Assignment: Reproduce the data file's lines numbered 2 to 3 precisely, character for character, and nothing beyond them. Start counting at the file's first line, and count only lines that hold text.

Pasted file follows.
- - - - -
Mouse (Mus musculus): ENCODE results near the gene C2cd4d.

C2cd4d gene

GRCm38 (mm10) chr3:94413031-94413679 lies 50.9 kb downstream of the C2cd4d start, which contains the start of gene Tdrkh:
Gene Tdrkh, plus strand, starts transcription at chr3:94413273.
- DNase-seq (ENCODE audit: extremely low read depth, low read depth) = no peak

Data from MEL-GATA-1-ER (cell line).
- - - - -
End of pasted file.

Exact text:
C2cd4d gene

GRCm38 (mm10) chr3:94413031-94413679 lies 50.9 kb downstream of the C2cd4d start, which contains the start of gene Tdrkh: